The chrysanthemum salad at Don Angie.
Photo: Ashley Sears
There’s so much more to thoughtfully crafted salads than little gem, romaine, and arugula, and the good news is that you don’t have to wander far to find an exciting plate of greens in this city. Whether it’s a delightfully sweet grilled-strawberry salad or one that winks at the long legacy of old-school Jewish delis, Grub has rounded up 12 bangin’ salads that won’t put you to sleep.
Where: Don Angie
For their heaping chrysanthemum salad, the Don Angie kitchen first tosses herbaceous chrysanthemum greens in olive oil and lemon juice, and then tops them with a Caesar-style dressing made with mayo, garlic, anchovy, pepper, lemon juice, colatura fish sauce, and salt. To finish, the salad is sprinkled with sesame bread crumbs, black pepper, and just the right amount of parm, which is to say all the parm they can find.
Grilled Strawberry Salad
Where: Loring Place
We get it: Most restaurants put salads on their menus because they’re quick and easy to make and easy to mark up. But Dan Kluger and the team at Loring Place aren’t phoning it in. For this summer menu item, they grill strawberries with cucumber, mint, and jalapeño, served in a Sun Gold tomatoes purée and dressed lightly in an acidic red-wine vinaigrette. We suggest following the salad up with the restaurant’s insane new calzone.
Punta Verde Caesar
Just like its sister restaurant, Speedy Romeo’s, Oxomoco keeps a live fire going during the dinner rush. So, it’s no surprise that they add a little fire and smoky flavor to their salads in the form of the Punta Verde Caesar, which features wood-fired romaine lettuce covered with a Dijon- and anchovy-based Caesar dressing, blistered poblano peppers, a crunchy topping made with toasted corn masa, and lime zest. Peeking out beneath a whole lot of Cotija cheese are thinly sliced radishes for a little added bitterness.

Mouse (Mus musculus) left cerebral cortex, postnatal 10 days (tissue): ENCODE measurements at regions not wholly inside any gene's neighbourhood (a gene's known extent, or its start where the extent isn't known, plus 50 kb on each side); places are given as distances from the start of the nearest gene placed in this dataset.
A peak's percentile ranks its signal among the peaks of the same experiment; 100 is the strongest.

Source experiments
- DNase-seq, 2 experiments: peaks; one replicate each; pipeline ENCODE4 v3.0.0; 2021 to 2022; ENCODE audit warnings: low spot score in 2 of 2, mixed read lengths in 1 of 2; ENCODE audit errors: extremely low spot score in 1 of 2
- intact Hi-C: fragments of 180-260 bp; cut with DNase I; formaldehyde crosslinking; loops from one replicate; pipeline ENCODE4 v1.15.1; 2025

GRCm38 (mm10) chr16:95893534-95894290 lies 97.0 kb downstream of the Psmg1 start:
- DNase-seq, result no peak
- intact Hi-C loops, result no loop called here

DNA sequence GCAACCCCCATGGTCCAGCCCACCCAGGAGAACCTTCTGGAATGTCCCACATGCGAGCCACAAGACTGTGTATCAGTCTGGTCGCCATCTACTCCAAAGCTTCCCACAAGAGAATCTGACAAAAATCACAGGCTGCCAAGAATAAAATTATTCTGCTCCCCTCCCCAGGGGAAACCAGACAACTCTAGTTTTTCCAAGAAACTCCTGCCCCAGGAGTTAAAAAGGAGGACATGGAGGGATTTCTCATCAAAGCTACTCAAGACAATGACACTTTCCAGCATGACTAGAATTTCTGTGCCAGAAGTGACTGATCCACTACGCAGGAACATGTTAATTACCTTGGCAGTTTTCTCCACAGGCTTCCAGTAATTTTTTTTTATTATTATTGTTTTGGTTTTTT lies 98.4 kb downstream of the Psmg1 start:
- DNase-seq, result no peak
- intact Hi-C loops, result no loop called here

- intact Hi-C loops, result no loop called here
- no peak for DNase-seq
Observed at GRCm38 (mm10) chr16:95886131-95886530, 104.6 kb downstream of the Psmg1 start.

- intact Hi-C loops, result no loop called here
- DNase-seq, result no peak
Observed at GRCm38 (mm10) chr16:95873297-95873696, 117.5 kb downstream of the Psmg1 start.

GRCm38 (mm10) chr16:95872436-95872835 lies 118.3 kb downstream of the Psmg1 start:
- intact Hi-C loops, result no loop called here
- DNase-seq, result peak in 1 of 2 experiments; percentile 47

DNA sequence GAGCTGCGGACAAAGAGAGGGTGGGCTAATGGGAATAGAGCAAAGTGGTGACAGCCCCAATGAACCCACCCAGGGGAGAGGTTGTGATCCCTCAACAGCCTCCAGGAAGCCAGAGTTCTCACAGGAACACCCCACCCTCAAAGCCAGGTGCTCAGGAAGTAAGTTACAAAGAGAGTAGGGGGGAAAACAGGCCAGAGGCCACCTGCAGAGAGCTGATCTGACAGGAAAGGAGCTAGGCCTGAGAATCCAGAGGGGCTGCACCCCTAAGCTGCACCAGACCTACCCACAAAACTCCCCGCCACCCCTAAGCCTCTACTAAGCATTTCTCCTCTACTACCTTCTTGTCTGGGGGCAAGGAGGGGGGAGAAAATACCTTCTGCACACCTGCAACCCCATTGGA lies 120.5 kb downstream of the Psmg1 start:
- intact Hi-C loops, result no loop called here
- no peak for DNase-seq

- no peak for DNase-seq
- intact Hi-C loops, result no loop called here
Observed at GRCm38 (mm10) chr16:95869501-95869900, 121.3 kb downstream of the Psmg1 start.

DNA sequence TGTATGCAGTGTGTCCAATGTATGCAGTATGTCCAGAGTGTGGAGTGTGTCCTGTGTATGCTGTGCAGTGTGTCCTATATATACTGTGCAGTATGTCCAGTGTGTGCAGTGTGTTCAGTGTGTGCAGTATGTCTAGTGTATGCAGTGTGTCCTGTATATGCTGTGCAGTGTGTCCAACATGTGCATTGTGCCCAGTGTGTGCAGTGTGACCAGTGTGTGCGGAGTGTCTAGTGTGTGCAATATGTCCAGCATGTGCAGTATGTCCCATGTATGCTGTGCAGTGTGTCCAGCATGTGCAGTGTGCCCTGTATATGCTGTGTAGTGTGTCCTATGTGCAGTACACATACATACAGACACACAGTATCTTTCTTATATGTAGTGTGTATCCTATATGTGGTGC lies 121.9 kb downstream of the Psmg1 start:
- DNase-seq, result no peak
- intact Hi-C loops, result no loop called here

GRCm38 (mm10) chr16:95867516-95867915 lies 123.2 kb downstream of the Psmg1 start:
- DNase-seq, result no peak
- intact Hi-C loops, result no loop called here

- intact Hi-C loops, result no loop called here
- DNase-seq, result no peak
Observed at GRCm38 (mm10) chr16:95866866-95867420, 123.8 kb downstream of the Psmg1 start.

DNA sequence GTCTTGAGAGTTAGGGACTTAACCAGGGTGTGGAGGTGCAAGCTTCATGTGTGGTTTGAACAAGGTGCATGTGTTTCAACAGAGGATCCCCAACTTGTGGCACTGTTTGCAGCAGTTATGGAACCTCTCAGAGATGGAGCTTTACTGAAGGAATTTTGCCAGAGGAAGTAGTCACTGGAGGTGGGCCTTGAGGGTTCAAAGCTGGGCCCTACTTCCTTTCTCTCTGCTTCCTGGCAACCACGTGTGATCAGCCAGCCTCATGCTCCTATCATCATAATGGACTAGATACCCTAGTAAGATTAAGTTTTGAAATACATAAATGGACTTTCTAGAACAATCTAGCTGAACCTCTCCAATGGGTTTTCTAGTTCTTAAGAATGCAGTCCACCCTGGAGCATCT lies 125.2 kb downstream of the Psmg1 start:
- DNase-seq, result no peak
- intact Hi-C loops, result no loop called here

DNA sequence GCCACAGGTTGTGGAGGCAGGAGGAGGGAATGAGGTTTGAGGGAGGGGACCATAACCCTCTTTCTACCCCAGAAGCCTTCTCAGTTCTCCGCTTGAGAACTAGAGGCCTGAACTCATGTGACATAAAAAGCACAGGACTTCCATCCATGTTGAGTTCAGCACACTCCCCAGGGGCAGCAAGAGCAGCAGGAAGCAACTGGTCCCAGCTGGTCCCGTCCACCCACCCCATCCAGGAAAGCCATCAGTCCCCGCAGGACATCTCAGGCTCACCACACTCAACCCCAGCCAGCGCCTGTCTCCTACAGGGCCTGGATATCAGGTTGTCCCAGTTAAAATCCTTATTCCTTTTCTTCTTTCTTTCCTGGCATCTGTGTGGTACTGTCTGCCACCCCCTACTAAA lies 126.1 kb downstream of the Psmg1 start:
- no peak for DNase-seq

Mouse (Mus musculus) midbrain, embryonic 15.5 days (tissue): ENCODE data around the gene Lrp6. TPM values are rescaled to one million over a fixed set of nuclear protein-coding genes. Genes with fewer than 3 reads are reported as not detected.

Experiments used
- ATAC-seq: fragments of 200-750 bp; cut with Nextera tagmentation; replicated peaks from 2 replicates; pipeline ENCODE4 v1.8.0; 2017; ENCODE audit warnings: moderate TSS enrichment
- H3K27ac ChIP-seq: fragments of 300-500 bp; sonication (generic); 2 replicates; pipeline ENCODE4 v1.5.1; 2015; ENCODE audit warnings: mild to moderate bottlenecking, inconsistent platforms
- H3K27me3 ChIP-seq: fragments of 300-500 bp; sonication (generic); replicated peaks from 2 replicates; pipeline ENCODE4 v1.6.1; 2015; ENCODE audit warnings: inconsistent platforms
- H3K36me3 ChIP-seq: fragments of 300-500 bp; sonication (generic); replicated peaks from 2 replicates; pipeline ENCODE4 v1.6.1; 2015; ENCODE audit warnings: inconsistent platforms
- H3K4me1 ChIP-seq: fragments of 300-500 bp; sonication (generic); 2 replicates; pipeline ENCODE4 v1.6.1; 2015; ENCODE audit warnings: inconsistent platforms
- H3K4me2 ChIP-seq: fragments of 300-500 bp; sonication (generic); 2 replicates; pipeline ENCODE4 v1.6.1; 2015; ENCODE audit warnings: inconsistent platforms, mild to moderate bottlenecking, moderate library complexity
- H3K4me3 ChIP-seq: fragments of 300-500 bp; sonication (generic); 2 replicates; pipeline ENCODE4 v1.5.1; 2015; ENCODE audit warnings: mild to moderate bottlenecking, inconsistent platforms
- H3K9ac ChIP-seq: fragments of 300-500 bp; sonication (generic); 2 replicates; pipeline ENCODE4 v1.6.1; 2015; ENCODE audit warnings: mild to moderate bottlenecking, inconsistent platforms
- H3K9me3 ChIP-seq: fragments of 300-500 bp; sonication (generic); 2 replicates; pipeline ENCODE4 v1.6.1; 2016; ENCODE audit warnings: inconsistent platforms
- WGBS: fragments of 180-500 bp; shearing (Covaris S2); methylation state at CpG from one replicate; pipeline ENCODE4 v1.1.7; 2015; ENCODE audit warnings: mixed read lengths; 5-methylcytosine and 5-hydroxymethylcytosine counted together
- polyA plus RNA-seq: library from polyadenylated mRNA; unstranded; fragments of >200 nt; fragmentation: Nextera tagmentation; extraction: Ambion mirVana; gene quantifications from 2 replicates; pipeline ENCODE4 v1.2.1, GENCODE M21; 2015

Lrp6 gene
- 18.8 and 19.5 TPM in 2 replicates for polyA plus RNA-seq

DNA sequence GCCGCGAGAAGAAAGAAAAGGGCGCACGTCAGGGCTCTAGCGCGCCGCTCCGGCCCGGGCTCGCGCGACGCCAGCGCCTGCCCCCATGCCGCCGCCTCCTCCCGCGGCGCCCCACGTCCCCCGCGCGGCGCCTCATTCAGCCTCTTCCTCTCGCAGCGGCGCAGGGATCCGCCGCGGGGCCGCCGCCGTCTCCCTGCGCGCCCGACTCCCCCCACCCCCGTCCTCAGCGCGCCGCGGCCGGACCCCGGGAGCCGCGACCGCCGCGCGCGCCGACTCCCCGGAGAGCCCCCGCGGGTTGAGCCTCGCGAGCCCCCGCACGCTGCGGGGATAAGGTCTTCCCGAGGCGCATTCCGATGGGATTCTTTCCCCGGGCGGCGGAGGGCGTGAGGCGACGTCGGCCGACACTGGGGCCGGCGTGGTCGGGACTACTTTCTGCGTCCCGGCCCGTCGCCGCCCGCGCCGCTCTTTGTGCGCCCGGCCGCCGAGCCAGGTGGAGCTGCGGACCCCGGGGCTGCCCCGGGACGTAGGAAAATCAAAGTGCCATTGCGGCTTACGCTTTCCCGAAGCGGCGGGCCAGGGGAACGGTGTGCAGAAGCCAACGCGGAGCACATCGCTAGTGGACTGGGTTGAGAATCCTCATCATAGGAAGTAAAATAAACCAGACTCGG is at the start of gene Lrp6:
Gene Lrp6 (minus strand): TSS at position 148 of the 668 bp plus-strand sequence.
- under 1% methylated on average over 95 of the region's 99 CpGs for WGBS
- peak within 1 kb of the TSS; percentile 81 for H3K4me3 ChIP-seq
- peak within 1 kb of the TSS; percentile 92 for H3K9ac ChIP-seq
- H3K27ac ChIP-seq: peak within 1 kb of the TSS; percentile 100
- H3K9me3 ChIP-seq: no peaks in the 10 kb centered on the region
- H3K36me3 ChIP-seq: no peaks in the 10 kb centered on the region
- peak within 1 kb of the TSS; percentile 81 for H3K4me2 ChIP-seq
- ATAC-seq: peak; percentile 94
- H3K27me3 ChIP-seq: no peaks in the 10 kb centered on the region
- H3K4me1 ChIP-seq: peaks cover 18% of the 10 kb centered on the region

Guohua Street Salad
Where: Win Son
Named for and inspired by a popular thoroughfare in Tainan, Taiwan, best known for its open-air markets and amazing selection of street food, including Taiwanese spring rolls, oyster omelettes, and rice cakes, this salad is assembled in layers. At the bottom, grated carrots and sliced cabbage are dressed with peanut butter, soy, and rice-wine vinegar and seasoned with salt, shrimp powder, pickled raisins, and other crunchy elements. Above that is a layer of smoked bean curd with diced mangoes (or in-season persimmon) and a cilantro-mint purée. All that is hidden beneath a layer of mint and basil leaves garnished with a griddled shrimp skewer, butter-fried peanuts, smoked arbequina olive oil and fresh lime juice. Basically, this is a meal in and of itself.
Smoked Whitefish Salad
In a nod to the whitefish salad served at many a Jewish deli, Golda chef Ryan Wythe takes whitefish fillets and cures them overnight with salt and sugar. The next day, the fillets are smoked at a low temp until they take on a nice color and then tossed with Dijon mustard, whole-grain mustard, labneh, and aïoli. To bring up the crunch factor, Wythe finishes the dish off with diced celery. If this sounds like a perfect sandwich, don’t worry, it’s served with bread.